The government emails made available by the Times are a good example of this. One giant PDF of emails—some of which look like they were printed, scanned, then redacted and produced.
What’s a public advocate or public records officer to do?
Honestly, getting through these productions isn’t too tricky if you have the right tools, which we know the Times does.
Let’s take a look at how Logikcull would treat these emails.
Once you’ve waited your months or years to obtain your FOIA production, you can just drag and drop it into Logikcull and get into your data in a matter of minutes. While it’s uploading, Logikcull is performing more than 3,000 automated processing steps, like making all those imaged files text searchable.
Alright, so we’re into the data. But first, you’ll notice that we’ve got a problem here. Since the data was produced in a single PDF, we’ve got a single PDF. How do you call out the most critical data when dealing with a giant PDF? How do you tag docs, comment to colleagues, etc.?
Easy, you split it up. We’re going to take the quickest route and just do page by page, here, but you can also split docs by bookmarks, every page, on specified pages, etc.
Now that we’ve broken up our production we can get into searching. I can do a traditional linear review, and here we don’t have many pages so that’s not a problem. I can tag pages and comment to collaborators, who will be instantly notified. If I’m a FOIA officer, performing a review of docs before they’re released to the public, I can apply redactions and either tag or comment with the relevant FOIA exemption—I’ll tag this with my favorite FOIA exemption, B9, which excludes disclosure of information relating to wells.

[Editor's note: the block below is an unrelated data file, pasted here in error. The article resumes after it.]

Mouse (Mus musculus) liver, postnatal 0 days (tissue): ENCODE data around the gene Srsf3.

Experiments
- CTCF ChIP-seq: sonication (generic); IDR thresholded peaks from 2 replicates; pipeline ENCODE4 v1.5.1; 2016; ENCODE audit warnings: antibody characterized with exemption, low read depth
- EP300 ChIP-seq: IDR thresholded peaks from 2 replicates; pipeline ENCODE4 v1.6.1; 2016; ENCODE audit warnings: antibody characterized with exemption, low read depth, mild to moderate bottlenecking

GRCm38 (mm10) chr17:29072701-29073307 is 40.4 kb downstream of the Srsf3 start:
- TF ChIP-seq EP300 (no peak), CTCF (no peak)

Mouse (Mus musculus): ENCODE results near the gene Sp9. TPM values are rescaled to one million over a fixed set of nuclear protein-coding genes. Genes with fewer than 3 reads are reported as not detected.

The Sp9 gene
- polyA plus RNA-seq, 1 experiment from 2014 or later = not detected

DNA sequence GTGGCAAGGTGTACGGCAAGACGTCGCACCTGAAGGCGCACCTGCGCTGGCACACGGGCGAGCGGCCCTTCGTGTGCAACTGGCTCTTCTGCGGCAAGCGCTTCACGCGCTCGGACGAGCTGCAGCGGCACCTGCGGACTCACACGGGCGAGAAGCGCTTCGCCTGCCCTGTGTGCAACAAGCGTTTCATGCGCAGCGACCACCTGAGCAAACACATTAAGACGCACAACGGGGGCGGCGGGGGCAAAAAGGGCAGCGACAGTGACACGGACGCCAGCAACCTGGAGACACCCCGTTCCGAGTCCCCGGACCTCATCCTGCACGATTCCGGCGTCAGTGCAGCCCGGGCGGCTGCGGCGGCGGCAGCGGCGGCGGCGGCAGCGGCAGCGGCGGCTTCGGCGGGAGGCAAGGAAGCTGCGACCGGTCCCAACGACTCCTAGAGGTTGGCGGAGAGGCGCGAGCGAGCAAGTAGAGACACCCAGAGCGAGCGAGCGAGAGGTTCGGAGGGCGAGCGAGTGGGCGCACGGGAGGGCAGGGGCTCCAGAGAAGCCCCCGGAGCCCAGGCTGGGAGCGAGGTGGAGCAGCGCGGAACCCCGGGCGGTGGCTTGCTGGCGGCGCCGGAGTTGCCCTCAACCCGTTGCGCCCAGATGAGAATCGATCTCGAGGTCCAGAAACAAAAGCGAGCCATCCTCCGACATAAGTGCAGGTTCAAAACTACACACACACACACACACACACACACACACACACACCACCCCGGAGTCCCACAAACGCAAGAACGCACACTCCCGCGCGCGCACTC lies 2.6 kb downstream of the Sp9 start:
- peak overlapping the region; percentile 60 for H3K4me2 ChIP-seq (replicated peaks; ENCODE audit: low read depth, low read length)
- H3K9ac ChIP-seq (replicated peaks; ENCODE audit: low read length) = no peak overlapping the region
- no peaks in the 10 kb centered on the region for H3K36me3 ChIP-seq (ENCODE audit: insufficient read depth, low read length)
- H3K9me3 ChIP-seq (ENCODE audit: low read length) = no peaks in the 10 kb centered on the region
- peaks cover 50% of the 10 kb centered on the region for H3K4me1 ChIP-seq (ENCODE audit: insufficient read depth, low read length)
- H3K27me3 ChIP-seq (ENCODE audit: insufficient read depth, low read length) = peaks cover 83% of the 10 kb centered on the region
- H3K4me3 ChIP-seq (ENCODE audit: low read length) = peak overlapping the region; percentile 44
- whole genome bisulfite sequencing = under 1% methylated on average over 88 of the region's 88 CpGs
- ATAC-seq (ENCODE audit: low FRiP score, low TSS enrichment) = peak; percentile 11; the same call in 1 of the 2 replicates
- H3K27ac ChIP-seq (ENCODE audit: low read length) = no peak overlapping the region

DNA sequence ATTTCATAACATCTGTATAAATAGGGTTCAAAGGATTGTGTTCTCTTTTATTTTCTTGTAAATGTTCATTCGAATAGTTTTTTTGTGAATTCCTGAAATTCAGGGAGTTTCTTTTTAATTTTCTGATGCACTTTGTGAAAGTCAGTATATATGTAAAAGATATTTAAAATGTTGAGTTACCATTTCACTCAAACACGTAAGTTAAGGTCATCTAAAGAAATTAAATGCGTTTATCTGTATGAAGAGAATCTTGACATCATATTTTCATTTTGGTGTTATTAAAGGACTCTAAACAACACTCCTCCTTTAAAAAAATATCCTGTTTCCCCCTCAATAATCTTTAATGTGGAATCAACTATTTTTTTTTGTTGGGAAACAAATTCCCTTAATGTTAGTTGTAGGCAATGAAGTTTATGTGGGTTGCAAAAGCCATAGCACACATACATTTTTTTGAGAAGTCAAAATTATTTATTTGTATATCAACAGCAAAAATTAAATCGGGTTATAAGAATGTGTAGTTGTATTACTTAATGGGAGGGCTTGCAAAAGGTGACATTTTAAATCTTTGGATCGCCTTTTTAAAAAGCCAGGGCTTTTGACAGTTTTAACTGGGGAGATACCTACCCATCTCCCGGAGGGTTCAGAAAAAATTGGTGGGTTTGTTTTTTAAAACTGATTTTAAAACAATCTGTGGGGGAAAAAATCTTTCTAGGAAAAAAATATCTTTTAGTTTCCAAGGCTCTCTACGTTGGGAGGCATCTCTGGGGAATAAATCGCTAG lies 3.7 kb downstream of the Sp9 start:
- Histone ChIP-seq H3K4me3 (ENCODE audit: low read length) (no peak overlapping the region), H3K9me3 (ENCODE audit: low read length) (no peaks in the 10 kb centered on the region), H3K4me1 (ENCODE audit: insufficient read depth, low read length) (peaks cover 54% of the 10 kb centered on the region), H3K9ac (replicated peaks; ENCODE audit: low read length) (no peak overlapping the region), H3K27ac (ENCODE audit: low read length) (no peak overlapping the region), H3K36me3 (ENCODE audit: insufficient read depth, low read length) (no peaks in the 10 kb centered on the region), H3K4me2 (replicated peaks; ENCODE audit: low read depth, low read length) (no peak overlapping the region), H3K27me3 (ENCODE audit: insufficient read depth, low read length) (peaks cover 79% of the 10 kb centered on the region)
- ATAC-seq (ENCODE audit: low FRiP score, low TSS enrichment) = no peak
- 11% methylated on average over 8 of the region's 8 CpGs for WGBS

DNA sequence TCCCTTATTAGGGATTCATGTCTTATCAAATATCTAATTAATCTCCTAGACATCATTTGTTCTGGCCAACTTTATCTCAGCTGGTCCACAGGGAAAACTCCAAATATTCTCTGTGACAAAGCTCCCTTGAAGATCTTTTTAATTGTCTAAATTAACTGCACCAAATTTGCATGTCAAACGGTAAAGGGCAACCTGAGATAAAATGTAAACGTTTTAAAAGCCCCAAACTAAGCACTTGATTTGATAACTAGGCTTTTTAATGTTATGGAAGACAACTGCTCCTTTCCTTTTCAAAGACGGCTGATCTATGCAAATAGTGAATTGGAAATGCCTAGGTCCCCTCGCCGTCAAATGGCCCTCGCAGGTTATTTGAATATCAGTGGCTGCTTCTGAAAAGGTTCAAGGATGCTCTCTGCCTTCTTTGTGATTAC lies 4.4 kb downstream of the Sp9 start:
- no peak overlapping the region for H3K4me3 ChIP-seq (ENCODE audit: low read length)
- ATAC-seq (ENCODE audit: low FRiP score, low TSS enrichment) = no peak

To get through a real data dump, though, you’ll want to cull out data you don’t need and focus in on the stuff you do. Those will let you narrow your docs by custodian, date range, sender, etc.
Because of the format these documents came in, we’re going to be lacking some metadata that would appear in discovery contexts: things like custodians, create date, to: and from: fields. But we can work around that, for example, by keyword searching for something like “‘From: Browne, Noah’ AND ‘To: Leiby, Thomas.’” Not ideal, but it works.
We can also do straight keyword search for topics that we want to dive right in to. Here, we’ll do “ethics” and voila, we can see all the internal correspondence over potential ethics concerns.
Suddenly, a FOIA document dump isn’t that hard to get through. If you’d like to play around in this very project, you can access it here. And if you’re a journalist who would like access to Logikcull, the same tool Pulitzer Prizing winning Times’ journalists like Eric Lipton use, shoot an email to firstname.lastname@example.org and we’d be happy to give you an account—for free.